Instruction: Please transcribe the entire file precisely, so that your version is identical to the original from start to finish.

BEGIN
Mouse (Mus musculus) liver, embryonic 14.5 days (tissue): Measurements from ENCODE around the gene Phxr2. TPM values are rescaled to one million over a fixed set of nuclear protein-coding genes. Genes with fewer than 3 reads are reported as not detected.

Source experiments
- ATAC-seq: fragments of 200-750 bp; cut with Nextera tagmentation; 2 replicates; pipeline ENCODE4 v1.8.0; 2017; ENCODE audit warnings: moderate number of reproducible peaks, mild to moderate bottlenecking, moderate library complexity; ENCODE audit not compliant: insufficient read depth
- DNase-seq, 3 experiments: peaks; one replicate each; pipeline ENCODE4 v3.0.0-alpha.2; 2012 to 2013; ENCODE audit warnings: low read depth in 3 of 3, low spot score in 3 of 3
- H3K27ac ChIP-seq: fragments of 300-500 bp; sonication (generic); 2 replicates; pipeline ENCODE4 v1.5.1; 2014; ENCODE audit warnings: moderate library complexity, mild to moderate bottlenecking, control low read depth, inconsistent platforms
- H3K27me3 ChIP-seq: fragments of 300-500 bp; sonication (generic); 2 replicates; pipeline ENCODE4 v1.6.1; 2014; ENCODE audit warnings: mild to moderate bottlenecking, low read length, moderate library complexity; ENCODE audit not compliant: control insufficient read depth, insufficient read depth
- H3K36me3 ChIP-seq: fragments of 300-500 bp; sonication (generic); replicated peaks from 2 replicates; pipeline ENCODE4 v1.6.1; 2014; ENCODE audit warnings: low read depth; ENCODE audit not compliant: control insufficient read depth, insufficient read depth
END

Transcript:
Mouse (Mus musculus) liver, embryonic 14.5 days (tissue): Measurements from ENCODE around the gene Phxr2. TPM values are rescaled to one million over a fixed set of nuclear protein-coding genes. Genes with fewer than 3 reads are reported as not detected.

Source experiments
- ATAC-seq: fragments of 200-750 bp; cut with Nextera tagmentation; 2 replicates; pipeline ENCODE4 v1.8.0; 2017; ENCODE audit warnings: moderate number of reproducible peaks, mild to moderate bottlenecking, moderate library complexity; ENCODE audit not compliant: insufficient read depth
- DNase-seq, 3 experiments: peaks; one replicate each; pipeline ENCODE4 v3.0.0-alpha.2; 2012 to 2013; ENCODE audit warnings: low read depth in 3 of 3, low spot score in 3 of 3
- H3K27ac ChIP-seq: fragments of 300-500 bp; sonication (generic); 2 replicates; pipeline ENCODE4 v1.5.1; 2014; ENCODE audit warnings: moderate library complexity, mild to moderate bottlenecking, control low read depth, inconsistent platforms
- H3K27me3 ChIP-seq: fragments of 300-500 bp; sonication (generic); 2 replicates; pipeline ENCODE4 v1.6.1; 2014; ENCODE audit warnings: mild to moderate bottlenecking, low read length, moderate library complexity; ENCODE audit not compliant: control insufficient read depth, insufficient read depth
- H3K36me3 ChIP-seq: fragments of 300-500 bp; sonication (generic); replicated peaks from 2 replicates; pipeline ENCODE4 v1.6.1; 2014; ENCODE audit warnings: low read depth; ENCODE audit not compliant: control insufficient read depth, insufficient read depth